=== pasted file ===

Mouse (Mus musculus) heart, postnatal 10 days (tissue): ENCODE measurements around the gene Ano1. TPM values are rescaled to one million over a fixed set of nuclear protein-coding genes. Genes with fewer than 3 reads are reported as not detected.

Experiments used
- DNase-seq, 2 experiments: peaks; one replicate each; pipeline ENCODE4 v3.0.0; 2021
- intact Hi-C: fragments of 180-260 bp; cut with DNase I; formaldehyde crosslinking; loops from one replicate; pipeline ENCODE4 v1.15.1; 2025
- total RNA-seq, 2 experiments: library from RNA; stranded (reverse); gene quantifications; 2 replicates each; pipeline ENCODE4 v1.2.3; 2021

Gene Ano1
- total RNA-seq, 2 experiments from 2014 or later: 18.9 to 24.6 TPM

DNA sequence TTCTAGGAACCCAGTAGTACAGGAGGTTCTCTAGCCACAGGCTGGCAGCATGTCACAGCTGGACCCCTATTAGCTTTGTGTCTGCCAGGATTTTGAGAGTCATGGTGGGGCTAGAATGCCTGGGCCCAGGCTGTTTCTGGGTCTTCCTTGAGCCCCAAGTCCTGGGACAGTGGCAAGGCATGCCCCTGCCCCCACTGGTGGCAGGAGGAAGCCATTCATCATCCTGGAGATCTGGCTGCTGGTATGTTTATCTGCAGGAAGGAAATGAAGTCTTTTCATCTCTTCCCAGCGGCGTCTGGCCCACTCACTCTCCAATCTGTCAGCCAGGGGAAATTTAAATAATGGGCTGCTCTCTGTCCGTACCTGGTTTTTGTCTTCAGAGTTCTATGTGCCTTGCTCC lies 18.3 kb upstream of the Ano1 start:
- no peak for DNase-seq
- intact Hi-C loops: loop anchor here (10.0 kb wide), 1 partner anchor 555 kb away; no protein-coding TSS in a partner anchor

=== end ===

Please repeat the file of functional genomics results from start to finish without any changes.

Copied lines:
Mouse (Mus musculus) heart, postnatal 10 days (tissue): ENCODE measurements around the gene Ano1. TPM values are rescaled to one million over a fixed set of nuclear protein-coding genes. Genes with fewer than 3 reads are reported as not detected.

Experiments used
- DNase-seq, 2 experiments: peaks; one replicate each; pipeline ENCODE4 v3.0.0; 2021
- intact Hi-C: fragments of 180-260 bp; cut with DNase I; formaldehyde crosslinking; loops from one replicate; pipeline ENCODE4 v1.15.1; 2025
- total RNA-seq, 2 experiments: library from RNA; stranded (reverse); gene quantifications; 2 replicates each; pipeline ENCODE4 v1.2.3; 2021

Gene Ano1
- total RNA-seq, 2 experiments from 2014 or later: 18.9 to 24.6 TPM

DNA sequence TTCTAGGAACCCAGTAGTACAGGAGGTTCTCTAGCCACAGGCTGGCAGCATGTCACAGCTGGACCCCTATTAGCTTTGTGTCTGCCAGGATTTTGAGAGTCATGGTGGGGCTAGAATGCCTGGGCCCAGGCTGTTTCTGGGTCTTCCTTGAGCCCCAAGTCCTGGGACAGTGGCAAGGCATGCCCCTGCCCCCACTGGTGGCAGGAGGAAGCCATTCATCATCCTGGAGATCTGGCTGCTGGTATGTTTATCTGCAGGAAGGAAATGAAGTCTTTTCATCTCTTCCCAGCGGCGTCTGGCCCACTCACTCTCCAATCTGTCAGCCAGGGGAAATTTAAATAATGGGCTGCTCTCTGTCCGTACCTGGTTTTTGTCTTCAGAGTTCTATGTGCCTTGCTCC lies 18.3 kb upstream of the Ano1 start:
- no peak for DNase-seq
- intact Hi-C loops: loop anchor here (10.0 kb wide), 1 partner anchor 555 kb away; no protein-coding TSS in a partner anchor